Photo: Chris M. Rogers
This oyster-and-crab-rich island is also home to the famous Chincoteague ponies. While saltwater cowboys have been driving wild horses across the channel for auction since 1925, it was the children's book Misty of Chincoteague by Marguerite Henry that put the event, and this quiet little fishing town, on the map in 1947.
Today, tourism has replaced fishing as the primary industry in Chincoteague—more than 30,000 visitors pack the town on the last Wednesday and Thursday of July for the pony swim. Some of the best fun here is out on the water, whether crabbing or enjoying a richly detailed trip with Captain Dan's Tours to see the ponies, eagles, and other wildlife.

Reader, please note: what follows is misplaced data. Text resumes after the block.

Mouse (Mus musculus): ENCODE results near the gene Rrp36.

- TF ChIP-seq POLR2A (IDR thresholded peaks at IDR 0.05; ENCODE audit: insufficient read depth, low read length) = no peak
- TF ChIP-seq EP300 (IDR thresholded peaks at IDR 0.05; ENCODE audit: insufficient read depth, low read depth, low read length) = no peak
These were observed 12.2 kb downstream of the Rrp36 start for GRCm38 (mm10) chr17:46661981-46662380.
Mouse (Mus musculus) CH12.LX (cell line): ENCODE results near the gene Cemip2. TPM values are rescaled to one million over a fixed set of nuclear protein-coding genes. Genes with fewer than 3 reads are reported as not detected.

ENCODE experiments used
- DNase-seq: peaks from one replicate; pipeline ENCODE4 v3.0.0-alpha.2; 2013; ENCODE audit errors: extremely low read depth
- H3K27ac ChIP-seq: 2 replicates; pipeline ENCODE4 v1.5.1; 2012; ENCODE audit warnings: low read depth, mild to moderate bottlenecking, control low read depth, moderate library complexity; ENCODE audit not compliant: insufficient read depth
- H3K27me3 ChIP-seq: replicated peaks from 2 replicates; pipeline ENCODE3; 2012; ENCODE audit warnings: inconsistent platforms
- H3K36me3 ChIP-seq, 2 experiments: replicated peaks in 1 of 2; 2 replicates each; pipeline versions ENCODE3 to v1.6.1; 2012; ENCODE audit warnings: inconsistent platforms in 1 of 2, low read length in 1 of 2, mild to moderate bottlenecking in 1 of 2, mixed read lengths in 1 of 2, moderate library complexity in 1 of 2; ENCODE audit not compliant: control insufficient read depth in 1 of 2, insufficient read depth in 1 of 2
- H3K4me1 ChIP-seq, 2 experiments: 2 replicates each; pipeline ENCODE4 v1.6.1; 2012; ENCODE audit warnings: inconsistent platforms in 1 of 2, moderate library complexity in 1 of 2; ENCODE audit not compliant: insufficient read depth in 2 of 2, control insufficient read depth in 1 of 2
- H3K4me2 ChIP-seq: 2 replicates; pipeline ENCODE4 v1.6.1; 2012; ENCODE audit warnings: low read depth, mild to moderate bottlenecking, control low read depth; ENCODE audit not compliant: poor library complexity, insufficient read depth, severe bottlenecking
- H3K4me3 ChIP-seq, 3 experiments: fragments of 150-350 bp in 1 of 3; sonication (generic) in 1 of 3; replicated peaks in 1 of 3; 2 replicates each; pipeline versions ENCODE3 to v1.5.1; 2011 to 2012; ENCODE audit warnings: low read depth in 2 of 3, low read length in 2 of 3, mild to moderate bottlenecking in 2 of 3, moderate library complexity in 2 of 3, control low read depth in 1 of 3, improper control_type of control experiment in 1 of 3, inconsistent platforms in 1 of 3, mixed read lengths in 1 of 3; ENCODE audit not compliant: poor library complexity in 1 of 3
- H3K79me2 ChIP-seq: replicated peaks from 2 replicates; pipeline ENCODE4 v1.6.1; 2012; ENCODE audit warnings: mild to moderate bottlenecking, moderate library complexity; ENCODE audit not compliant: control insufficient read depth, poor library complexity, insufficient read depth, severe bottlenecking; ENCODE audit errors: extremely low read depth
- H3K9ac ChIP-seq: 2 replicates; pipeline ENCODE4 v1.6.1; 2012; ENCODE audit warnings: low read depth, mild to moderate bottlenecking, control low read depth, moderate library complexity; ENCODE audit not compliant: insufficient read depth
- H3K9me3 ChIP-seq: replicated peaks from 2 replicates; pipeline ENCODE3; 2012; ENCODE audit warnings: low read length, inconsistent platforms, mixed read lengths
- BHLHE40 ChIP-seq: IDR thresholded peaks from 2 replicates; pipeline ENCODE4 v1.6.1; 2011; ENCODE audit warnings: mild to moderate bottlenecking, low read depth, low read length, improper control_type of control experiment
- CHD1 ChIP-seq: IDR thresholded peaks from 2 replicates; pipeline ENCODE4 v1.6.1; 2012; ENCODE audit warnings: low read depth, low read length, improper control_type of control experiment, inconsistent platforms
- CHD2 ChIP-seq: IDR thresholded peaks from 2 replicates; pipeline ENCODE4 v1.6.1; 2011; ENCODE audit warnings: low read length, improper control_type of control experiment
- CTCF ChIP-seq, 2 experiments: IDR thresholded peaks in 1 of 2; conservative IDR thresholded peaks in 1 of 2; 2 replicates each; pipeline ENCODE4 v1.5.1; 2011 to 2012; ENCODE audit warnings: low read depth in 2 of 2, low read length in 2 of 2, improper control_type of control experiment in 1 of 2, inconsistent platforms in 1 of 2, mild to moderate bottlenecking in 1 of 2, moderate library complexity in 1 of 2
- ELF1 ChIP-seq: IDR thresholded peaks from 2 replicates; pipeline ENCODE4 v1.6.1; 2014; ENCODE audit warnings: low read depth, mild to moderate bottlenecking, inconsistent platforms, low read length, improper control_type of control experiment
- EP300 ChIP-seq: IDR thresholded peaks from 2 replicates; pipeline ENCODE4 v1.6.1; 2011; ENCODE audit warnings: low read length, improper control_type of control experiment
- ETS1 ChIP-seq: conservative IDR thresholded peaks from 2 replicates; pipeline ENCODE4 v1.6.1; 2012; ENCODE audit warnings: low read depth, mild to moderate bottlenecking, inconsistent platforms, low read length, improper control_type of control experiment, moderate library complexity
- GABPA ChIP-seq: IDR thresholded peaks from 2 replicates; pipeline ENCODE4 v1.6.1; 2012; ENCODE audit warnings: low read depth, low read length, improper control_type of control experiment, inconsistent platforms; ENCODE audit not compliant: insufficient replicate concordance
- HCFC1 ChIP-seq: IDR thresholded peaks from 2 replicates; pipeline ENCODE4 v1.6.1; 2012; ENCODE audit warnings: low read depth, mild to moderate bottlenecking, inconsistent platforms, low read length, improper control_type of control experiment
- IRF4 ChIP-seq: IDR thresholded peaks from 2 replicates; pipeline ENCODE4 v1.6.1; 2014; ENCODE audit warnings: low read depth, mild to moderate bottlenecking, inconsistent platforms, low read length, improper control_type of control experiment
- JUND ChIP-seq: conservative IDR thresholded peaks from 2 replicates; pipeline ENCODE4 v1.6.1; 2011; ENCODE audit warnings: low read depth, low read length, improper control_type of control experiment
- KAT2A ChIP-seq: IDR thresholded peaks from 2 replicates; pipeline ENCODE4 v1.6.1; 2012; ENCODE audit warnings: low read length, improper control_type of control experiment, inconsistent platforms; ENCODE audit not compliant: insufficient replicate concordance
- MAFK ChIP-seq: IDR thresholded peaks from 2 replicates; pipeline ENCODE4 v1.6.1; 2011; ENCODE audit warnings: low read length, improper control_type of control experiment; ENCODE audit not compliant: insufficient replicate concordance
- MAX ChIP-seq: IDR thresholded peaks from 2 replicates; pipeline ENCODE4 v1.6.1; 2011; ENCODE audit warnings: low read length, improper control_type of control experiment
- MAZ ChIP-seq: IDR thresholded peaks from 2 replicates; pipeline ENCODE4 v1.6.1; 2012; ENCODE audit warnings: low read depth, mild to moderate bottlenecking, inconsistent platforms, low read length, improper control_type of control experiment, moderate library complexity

Restaurants such as Woody's Beach BBQ and Eatery keep the local catch in the spotlight with blue crab crabcakes and chowders, while duck decoy artists make the town a destination for collectors, who flock to Chincoteague Traders.
The 2,950 year-round residents have kept the area's small-town roots remarkably intact. Chincoteague has gussied up a bit since Misty's day, adding several new parks to its town center, including a brand-new expanse on the waterfront. That makes year-round life here all the happier.
Where to Stay: Perfectly suiting Chincoteague's small scale, the charming Channel Bass Inn offers eight distinctive rooms (some with lovely Chincoteague Bay views). And the property features English and Japanese gardens that are ideal spots for your morning cup of coffee. Rates start at $135; 757-336-6148 or